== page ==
Shaping the Customer Experience
In recent years healthcare staffing made a concerted effort to be held accountable to the customer experience it provides to physicians and medical facilities. I was fortunate to help a firm implement the same system now used as the benchmark for service quality across our industry. From that experience I learned some valuable lessons worth sharing with practices concerned with improving their reputation.
Managing your reputation is often suggested within the context of promoting your business. For example, how you should combat negative reviews online with a new marketing approach. Or, how to ask satisfied customers to write a review about their positive experiences with your business, or how to focus on building an improved office environment in which to see patients.
However, this approach only offers a short-term marketing solution. It does not address the root problems, including customer service failures that may be causing your reputation to suffer.
Here are some keys to consider in taking the long-term, more beneficial approach to addressing the customer experience you provide.
Set Realistic Expectations
It may sound trite, but the customer's perception of your practice is reality. Instead of focusing on new influencers to drown out detractors, accept the reputation you've earned and take the opportunity to redeem your brand by making real changes to how you interact with patients. They've already taken the time to give you feedback, listen to what they have to say, especially those whose expectations you failed to meet.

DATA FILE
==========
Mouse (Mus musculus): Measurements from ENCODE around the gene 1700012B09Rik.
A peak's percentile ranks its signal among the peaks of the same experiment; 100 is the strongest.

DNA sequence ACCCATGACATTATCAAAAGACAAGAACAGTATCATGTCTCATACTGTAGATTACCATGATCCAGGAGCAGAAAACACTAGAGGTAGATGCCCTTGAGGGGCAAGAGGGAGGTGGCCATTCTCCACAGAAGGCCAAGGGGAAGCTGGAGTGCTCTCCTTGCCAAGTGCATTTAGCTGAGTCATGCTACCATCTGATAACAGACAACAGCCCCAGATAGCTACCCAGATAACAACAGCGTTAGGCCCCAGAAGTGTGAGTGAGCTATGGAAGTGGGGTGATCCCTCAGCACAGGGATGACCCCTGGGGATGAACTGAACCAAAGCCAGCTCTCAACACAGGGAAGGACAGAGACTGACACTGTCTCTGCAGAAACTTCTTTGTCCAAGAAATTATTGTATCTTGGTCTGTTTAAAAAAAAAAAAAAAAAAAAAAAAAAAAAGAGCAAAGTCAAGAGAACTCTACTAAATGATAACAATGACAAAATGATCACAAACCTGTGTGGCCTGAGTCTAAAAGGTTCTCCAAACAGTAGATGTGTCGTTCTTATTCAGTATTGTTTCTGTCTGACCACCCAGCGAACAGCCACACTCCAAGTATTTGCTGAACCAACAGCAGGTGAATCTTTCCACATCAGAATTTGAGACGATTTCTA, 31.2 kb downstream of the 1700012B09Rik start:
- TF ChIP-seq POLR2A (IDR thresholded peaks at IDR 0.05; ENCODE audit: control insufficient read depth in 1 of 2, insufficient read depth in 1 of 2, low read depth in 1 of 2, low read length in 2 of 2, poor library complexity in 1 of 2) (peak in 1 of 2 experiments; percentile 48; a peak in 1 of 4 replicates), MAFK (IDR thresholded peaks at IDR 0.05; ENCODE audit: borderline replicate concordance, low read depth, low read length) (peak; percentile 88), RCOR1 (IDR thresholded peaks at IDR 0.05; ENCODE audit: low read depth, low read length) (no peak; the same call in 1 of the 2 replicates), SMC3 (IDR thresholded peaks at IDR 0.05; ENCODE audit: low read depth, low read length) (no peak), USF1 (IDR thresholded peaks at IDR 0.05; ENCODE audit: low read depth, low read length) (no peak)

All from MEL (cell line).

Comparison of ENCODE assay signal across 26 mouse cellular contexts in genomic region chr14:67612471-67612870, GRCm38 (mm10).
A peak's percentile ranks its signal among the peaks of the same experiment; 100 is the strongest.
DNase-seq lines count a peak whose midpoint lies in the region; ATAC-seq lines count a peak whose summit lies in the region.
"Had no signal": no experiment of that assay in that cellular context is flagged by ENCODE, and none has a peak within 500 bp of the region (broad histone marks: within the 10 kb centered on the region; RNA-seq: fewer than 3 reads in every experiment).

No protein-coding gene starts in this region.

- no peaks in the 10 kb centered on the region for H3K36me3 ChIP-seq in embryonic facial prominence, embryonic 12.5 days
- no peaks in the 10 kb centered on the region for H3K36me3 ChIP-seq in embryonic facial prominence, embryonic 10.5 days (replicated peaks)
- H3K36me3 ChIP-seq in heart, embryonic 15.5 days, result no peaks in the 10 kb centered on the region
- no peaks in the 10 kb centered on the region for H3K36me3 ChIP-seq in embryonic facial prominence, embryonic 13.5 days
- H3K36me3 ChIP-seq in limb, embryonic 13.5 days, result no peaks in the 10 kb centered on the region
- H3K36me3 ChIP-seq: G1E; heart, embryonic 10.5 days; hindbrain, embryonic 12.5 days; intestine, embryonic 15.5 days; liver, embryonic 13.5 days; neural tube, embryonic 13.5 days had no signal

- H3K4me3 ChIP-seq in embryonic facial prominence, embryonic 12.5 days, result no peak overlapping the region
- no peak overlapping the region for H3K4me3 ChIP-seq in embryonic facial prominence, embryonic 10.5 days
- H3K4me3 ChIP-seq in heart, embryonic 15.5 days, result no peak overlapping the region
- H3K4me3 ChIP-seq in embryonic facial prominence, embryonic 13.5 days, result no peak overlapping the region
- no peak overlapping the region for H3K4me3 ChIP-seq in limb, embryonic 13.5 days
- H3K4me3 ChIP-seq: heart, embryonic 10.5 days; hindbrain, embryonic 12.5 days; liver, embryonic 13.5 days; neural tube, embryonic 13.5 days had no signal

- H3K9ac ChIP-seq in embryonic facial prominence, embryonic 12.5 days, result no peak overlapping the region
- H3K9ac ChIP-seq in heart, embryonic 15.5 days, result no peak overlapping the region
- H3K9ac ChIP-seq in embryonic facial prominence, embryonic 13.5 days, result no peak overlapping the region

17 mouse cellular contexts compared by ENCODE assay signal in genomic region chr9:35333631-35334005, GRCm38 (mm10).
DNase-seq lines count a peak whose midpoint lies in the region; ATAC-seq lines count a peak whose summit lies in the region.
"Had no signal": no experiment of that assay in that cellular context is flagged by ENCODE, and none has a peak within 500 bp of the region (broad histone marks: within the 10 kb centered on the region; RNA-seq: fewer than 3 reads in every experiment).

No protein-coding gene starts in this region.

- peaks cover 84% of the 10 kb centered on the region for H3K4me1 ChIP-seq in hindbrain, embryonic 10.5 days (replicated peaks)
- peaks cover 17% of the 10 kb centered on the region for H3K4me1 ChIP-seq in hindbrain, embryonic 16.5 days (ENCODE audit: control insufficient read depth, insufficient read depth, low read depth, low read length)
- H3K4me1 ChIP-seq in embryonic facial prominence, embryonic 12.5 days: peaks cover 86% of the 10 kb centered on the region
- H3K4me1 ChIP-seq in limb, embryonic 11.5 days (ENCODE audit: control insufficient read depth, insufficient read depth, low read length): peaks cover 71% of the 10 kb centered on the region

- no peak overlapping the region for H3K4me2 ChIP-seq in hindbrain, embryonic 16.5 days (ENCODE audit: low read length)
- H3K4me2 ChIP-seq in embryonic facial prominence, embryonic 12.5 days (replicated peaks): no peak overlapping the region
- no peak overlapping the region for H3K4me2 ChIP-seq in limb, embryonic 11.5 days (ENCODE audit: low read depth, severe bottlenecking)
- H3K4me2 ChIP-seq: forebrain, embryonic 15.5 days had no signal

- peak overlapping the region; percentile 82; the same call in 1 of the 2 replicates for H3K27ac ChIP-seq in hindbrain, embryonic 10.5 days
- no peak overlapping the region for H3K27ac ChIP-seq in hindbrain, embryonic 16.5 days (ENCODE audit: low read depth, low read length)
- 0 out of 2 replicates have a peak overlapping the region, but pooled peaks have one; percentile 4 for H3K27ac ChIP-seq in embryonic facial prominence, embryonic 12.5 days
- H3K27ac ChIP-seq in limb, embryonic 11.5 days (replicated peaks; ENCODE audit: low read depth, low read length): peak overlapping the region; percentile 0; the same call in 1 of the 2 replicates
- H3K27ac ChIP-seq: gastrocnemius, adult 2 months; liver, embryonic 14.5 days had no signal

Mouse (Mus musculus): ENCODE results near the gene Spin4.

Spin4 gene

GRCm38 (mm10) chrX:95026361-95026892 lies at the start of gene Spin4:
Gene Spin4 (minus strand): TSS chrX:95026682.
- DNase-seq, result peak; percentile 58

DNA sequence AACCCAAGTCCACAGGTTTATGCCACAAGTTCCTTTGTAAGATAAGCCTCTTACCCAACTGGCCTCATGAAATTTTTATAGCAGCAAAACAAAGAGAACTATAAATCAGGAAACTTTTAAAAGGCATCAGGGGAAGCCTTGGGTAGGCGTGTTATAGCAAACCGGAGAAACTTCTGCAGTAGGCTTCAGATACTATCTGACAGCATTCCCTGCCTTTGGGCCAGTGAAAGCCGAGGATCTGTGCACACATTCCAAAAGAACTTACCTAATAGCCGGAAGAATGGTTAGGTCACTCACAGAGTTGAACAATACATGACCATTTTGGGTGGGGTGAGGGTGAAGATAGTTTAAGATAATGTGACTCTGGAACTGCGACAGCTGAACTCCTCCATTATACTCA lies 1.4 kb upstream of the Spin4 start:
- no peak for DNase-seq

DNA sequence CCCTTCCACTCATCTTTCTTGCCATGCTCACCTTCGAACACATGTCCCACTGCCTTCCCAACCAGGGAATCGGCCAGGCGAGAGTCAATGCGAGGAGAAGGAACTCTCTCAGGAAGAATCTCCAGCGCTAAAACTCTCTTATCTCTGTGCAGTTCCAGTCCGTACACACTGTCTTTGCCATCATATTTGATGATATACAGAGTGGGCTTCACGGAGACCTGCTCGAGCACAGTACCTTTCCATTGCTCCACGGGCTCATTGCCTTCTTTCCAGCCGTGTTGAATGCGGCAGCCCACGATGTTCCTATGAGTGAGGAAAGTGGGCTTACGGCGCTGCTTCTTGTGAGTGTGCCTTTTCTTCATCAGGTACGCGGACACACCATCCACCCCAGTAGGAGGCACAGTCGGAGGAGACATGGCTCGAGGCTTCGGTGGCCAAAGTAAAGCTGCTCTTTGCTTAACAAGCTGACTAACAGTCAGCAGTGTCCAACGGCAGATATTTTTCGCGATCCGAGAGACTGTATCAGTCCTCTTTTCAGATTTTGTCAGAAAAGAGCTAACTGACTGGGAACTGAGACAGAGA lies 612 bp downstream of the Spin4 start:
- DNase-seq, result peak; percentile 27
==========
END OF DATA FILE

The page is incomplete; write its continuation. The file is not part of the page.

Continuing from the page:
Otherwise, you're ignoring the source of word-of-mouth that carries the most weight - your detractors. Additionally, you're driving more unrealistic customer expectations by promoting a level of service you're unprepared to meet on a consistent basis.
Choose a Simple System to Empower Change
Adopt a simple system to benchmark your service quality that allows your practice to easily tap into the widest possible number of customer responses. That means choosing a program that has the least number of questions, with basic scoring for year-over-year trends to look at, and preferably is able to be implemented through an unbiased third-party.
In our industry, the benchmark is the Net Promoter Score (NPS), of Satmatrix, Bain & Co., & Fred Reichheld fame. In its most basic form it measures your customer's willingness to recommend your business (and why or why not), with a simple scoring system from 1 to 10.
The goal is to find the touch-point in which your business interacts with the customer that allows for the greatest improvement for positive change.
As a physician, realize your overall reputation is much more than the one-on-one interaction you share with the patient. You're a business that has multiple touch points with the customer, and service failures may be coming from outside of your own personal influence. If so, this provides a golden opportunity for you to empower your team to improve the overall customer experience through their ability to apply real change in your business process.
Close the Loop and Set the Narrative
The most important aspect is to close the loop and return to the customers who've taken the time to give you feedback, one by one, to let them know you listened to them, and most importantly, took action based on their feedback.
Believe it or not, marketing comes last. Once you've made a serious effort to address the core drivers of your practice's customer experience, think about how easily you can enable your promoters to set the narrative.
At this point, you can finally invest in marketing tactics, such as digital campaigns. Build a platform to provide satisfied patients with a place to express their loyalty on their own terms. Then, you can market their stories of how your practice exceeded their expectations.
Mike Gianas (Redemption Creative LLC) is a Dallas, Texas-based healthcare marketing consultant with the National Association of Locum Tenens Organizations® (NALTO®), the only professional association of temporary physician staffing firms committed to a code of ethics and to maintaining the highest industry standards.